• Feedback is the breakfast of champions. If communication with customers is on the rise, so is the opportunity for feedback. Constructive feedback can be used to give customers a sense of value and a better future service/product. Those with positive feedback can be upsold to and asked to write a review. And, whilst reviews are important to remind existing customers of your worth, customer success stories are even better. Indeed, SMEs producing ‘case studies’, based on customer interviews (written or video), can be created and shared using the social media channels mentioned above.
  • Help customers ‘explore’ new products. When it comes to upselling in general, customer trust is key, and so all of the above points are critical. That said, small businesses that are serious about upselling should also consider offering free trials or discounts, giving customers the opportunity to try more of what is available.
  • Think about reorganising payments. Options here include deferring payments to another quarter, turning an annual payment into a monthly payment or visa versa. On the flip side, if your customer is financially stable, you can offer a discount when they sign up to two years’ subscription instead of one, for example.

Not knowing when pre-Corona conditions might be re-established, respondents to the survey suggest “to expect a New Normal and adapt long-term business models around newly emerging opportunities.”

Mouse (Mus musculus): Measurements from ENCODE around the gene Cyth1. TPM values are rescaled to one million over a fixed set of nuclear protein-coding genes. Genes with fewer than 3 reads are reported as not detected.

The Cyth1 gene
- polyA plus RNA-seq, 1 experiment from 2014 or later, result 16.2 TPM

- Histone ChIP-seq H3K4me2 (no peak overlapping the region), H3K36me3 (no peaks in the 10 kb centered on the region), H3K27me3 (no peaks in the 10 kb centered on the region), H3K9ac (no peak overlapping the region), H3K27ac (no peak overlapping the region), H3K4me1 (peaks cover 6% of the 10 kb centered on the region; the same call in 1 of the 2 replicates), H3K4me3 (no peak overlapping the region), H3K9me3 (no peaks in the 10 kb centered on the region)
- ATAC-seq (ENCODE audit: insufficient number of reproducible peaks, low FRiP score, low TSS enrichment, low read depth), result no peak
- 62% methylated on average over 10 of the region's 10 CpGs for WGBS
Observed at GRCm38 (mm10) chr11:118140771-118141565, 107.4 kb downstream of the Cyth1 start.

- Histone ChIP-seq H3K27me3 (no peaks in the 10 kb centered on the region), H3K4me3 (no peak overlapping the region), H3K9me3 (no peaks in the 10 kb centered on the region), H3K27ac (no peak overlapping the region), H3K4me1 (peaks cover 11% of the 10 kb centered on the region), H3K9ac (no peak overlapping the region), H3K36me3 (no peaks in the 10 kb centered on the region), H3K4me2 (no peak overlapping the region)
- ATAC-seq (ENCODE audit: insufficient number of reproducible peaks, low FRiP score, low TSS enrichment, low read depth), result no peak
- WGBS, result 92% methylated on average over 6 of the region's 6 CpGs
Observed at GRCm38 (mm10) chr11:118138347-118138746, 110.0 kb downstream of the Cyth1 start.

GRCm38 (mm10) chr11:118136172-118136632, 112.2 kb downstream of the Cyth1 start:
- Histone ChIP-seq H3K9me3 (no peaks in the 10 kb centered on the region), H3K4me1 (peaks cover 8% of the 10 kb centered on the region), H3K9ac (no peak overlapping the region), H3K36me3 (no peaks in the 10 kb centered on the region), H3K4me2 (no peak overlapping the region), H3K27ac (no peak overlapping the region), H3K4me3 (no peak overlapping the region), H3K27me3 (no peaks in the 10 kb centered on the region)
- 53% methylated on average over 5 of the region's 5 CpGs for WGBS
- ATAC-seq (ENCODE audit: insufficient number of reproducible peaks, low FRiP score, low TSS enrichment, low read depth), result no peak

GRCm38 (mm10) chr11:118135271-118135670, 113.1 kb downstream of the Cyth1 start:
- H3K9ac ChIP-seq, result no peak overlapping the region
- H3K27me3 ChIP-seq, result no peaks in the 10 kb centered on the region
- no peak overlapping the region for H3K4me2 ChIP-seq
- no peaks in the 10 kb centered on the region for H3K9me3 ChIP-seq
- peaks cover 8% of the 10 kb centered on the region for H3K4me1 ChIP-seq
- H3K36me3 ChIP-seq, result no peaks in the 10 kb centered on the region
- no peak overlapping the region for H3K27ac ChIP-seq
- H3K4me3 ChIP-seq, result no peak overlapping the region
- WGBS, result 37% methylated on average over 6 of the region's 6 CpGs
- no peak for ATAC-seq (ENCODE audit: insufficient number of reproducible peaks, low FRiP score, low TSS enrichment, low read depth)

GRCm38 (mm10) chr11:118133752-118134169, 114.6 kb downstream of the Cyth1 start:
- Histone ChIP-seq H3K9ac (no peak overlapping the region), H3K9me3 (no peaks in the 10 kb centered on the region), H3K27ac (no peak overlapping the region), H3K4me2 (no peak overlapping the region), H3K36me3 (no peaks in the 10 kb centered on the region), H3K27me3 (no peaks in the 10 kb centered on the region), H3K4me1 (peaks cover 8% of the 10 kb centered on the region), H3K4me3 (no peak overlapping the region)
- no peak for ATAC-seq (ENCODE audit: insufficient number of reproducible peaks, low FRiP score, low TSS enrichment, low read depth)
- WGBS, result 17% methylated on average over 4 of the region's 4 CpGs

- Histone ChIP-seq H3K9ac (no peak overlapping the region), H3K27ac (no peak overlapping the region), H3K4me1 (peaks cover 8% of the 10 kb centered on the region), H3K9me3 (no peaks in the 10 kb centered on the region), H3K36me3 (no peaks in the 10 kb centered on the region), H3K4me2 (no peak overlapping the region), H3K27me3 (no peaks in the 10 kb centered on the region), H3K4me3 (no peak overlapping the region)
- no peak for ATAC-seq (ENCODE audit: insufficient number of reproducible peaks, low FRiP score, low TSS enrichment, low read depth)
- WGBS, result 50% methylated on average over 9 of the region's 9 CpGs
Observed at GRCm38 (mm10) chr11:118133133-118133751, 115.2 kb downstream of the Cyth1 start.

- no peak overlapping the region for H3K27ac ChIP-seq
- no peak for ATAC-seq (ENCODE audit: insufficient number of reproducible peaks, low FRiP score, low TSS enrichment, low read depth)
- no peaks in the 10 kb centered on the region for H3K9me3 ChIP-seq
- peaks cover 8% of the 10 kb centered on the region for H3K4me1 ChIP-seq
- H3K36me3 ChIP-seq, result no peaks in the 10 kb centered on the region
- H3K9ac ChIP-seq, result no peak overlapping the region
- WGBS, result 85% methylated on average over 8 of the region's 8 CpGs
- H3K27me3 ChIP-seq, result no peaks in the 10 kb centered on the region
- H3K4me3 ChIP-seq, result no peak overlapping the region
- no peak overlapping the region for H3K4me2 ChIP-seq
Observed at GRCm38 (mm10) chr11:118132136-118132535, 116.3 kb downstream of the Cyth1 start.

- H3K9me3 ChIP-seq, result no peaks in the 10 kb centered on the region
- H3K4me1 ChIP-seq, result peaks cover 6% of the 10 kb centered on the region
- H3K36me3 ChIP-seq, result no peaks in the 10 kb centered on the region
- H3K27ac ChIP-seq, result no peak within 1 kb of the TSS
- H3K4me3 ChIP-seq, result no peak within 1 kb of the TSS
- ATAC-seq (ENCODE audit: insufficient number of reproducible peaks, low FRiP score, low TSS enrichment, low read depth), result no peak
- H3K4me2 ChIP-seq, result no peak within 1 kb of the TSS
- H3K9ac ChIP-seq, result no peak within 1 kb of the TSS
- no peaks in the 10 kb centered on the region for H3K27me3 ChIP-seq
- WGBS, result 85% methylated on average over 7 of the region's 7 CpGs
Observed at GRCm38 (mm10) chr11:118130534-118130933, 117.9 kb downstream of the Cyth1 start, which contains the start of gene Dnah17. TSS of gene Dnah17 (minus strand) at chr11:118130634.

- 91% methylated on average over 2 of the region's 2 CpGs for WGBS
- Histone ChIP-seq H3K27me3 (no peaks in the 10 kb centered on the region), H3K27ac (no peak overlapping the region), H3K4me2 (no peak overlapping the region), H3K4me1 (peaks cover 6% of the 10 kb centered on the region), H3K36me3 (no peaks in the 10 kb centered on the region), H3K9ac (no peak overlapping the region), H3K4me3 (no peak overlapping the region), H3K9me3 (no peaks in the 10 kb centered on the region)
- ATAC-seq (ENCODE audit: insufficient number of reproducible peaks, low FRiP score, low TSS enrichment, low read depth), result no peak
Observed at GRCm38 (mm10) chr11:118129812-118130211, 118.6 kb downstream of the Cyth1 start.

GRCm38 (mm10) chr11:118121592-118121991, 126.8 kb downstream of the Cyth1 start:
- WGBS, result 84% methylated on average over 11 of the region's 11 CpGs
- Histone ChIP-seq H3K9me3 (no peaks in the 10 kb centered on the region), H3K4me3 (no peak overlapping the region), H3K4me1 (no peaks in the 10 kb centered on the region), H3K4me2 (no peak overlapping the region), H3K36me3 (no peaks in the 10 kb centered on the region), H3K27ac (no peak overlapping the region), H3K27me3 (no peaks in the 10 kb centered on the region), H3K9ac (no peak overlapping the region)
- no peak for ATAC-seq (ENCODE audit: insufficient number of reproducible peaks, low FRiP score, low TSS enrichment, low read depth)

Indeed, COVID has been a catalyst for transformation. Now is the time to think about what changes have been for the better – here are a few to start you off:

  • Office space. For many those that currently have an effective working from home policy, an extension of this scheme seems logical. A long-term schedule that allows employees to work at the office part-time can balance social distancing needs with the cost of rent, company culture and employee happiness.
  • Digitising B2C journeys. Where applicable, SMEs should look to permanently transition their products and services online. If you are yet to jump on the online shopping bandwagon, then Shopify is an easy-to-use platform (that even has its own COVID response page).
  • Digitising B2B journeys. Many have found that video-calling a client is just as effective as a face-to-face meeting. This allows resources (otherwise spent on travel or lunches out) to be reallocated and used, for example, to find the right customers who are actually in a position to spend money.
  • Encourage ideas. Those who are managing to succeed at the moment usually have one thing in common: an ability to adapt. Create a work environment where employees feel encouraged to put in the extra hours and to be innovative with their work. Sending out monthly – or even weekly – company surveys with feedback on how this can be best accommodated is one first step.

This pandemic has left an indelible mark on the way we work. For those able to adapt fast and digitise their core business, there are certainly opportunities out there to succeed – and even excel – throughout and beyond this crisis.